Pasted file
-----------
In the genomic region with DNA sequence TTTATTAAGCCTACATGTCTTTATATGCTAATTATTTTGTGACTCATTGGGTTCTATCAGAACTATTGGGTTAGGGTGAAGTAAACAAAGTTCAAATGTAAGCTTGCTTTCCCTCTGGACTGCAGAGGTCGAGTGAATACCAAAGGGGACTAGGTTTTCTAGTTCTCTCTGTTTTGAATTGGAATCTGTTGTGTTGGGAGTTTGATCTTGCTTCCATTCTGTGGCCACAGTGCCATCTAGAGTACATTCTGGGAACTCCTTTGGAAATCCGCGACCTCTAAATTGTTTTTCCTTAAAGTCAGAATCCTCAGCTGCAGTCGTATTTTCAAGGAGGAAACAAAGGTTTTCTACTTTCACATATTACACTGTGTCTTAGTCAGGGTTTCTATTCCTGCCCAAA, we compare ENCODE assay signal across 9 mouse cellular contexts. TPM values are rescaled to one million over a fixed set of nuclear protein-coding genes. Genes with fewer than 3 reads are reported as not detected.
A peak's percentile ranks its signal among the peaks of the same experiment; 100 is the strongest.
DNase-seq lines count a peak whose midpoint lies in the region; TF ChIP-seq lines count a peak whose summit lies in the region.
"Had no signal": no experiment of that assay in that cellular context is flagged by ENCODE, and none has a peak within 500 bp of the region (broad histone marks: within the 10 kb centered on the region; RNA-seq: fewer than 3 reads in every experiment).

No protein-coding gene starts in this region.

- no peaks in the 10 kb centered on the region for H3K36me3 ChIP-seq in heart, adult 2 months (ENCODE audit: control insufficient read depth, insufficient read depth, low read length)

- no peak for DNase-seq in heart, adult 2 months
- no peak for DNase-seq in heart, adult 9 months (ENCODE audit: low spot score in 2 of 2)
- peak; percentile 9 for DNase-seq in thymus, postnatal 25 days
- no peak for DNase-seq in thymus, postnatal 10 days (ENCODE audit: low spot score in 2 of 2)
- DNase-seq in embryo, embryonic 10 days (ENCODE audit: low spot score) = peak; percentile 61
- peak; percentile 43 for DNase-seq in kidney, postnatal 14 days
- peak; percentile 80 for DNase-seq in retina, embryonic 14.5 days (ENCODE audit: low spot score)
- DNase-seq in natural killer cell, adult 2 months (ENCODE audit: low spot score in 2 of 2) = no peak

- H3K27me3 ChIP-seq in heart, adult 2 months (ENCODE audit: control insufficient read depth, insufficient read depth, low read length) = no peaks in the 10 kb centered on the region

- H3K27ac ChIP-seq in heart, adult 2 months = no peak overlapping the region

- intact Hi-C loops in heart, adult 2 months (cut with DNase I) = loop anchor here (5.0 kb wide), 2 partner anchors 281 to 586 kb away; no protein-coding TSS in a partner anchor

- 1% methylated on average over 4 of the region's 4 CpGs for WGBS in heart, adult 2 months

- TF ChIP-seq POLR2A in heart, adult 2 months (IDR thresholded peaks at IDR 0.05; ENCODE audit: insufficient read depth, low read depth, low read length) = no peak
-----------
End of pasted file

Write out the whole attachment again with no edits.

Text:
In the genomic region with DNA sequence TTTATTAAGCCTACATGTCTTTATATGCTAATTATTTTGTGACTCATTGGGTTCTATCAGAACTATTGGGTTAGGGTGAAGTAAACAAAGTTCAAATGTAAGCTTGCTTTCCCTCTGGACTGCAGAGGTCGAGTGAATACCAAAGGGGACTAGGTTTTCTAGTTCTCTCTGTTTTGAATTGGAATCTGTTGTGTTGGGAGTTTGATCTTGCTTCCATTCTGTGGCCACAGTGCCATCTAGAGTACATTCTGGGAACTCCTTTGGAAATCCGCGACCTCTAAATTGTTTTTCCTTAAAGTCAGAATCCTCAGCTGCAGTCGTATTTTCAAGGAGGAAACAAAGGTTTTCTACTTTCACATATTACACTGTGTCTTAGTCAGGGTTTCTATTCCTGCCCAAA, we compare ENCODE assay signal across 9 mouse cellular contexts. TPM values are rescaled to one million over a fixed set of nuclear protein-coding genes. Genes with fewer than 3 reads are reported as not detected.
A peak's percentile ranks its signal among the peaks of the same experiment; 100 is the strongest.
DNase-seq lines count a peak whose midpoint lies in the region; TF ChIP-seq lines count a peak whose summit lies in the region.
"Had no signal": no experiment of that assay in that cellular context is flagged by ENCODE, and none has a peak within 500 bp of the region (broad histone marks: within the 10 kb centered on the region; RNA-seq: fewer than 3 reads in every experiment).

No protein-coding gene starts in this region.

- no peaks in the 10 kb centered on the region for H3K36me3 ChIP-seq in heart, adult 2 months (ENCODE audit: control insufficient read depth, insufficient read depth, low read length)

- no peak for DNase-seq in heart, adult 2 months
- no peak for DNase-seq in heart, adult 9 months (ENCODE audit: low spot score in 2 of 2)
- peak; percentile 9 for DNase-seq in thymus, postnatal 25 days
- no peak for DNase-seq in thymus, postnatal 10 days (ENCODE audit: low spot score in 2 of 2)
- DNase-seq in embryo, embryonic 10 days (ENCODE audit: low spot score) = peak; percentile 61
- peak; percentile 43 for DNase-seq in kidney, postnatal 14 days
- peak; percentile 80 for DNase-seq in retina, embryonic 14.5 days (ENCODE audit: low spot score)
- DNase-seq in natural killer cell, adult 2 months (ENCODE audit: low spot score in 2 of 2) = no peak

- H3K27me3 ChIP-seq in heart, adult 2 months (ENCODE audit: control insufficient read depth, insufficient read depth, low read length) = no peaks in the 10 kb centered on the region

- H3K27ac ChIP-seq in heart, adult 2 months = no peak overlapping the region

- intact Hi-C loops in heart, adult 2 months (cut with DNase I) = loop anchor here (5.0 kb wide), 2 partner anchors 281 to 586 kb away; no protein-coding TSS in a partner anchor

- 1% methylated on average over 4 of the region's 4 CpGs for WGBS in heart, adult 2 months

- TF ChIP-seq POLR2A in heart, adult 2 months (IDR thresholded peaks at IDR 0.05; ENCODE audit: insufficient read depth, low read depth, low read length) = no peak